Kelly Link belongs to that tiny population of authors whose short story collections never leave you wondering when she’ll write a novel. It’s occasionally tempting to fantasize about what she’d do if some genius hired her to show-run a cable TV drama; does any writer have a better, deeper instinct for the subterranean overlap between pop culture and myth? But then we’d have fewer of her stories, and let’s face it: There are far too few of them as it is ... When Link published her first collection, Stranger Things Happen, this sort of fiction, with its playful intersections of the banal and the wondrous, was rare. There’s more of it now, but Link remains the master of a delicate genre; she never descends into the cutesiness or shtick it is too often heir to. She has also never lost her keen understanding of adolescence, but she’s added a more seasoned, worldly perspective to her repertoire.
In Get in Trouble, Link continues to inhabit a wide range of voices with an offbeat sensibility that never curdles into kitsch, thanks to her nearly infallible ear ... Link's gift for depicting the arcane insecurities of teenagers means that many of her stories — the ones that don't have sex in them — have been cross-shelved as juvenile fiction. Although Link's oeuvre tends to make any such genre distinctions look impoverished, the young-adult designation seems appropriate in one respect. Most of us fell in love with books during childhood or early adolescence. Back then, you'd open a book and the words would give like a trap door beneath your feet, and you'd fall right through them into the author's world. For a distracted adult reader inured to the tricks of the trade, this experience is vanishingly rare. A new Link collection is therefore more than just a good excuse for a trip to the bookstore. It's a zero-gravity vacation in a dust jacket.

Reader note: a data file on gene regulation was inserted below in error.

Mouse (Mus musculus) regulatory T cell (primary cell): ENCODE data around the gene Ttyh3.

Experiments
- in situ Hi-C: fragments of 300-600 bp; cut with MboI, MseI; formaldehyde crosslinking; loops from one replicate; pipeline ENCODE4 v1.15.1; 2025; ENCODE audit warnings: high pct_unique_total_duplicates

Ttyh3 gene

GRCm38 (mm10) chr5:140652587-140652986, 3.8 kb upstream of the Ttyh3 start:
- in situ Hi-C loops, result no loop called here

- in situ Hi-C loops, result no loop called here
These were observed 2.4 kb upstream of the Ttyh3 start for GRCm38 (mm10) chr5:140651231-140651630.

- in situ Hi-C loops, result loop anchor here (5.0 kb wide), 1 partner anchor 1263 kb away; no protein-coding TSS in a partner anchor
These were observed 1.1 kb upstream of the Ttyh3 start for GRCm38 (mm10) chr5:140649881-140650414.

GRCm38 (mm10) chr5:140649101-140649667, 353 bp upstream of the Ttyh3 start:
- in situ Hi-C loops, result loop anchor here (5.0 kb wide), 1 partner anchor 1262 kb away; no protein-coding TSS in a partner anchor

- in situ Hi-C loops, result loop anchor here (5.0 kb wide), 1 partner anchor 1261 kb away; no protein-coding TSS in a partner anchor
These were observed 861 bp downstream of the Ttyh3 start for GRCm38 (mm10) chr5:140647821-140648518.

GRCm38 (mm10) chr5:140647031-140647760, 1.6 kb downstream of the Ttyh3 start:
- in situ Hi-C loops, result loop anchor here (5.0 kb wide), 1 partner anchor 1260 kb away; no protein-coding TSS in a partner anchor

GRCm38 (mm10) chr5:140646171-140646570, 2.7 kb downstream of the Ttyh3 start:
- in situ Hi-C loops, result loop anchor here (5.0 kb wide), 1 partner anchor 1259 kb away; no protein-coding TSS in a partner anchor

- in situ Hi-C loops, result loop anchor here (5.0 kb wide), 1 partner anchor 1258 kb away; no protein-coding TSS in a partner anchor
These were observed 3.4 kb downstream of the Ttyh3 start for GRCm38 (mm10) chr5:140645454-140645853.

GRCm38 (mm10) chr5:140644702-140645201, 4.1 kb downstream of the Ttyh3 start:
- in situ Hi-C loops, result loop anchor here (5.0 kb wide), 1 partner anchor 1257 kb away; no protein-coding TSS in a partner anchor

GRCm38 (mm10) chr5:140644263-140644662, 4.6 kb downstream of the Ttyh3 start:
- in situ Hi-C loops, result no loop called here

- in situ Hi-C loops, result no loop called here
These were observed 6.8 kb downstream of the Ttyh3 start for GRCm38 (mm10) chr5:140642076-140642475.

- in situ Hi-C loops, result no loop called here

It has taken Link 10 years to produce her new story collection, Get in Trouble, and it is just as brilliant as her last ... Link’s stories are etchings rather than political cartoons. The nonrealist details in her worlds — the ghosts and celebrities and unicorns — are not supposed to be exaggerations of our world, or criticisms of it. They are simply supposed to be the small stuff of these worlds, in which her characters struggle with love and conflict and, just like Carver’s characters, experience their small, genuine epiphanies.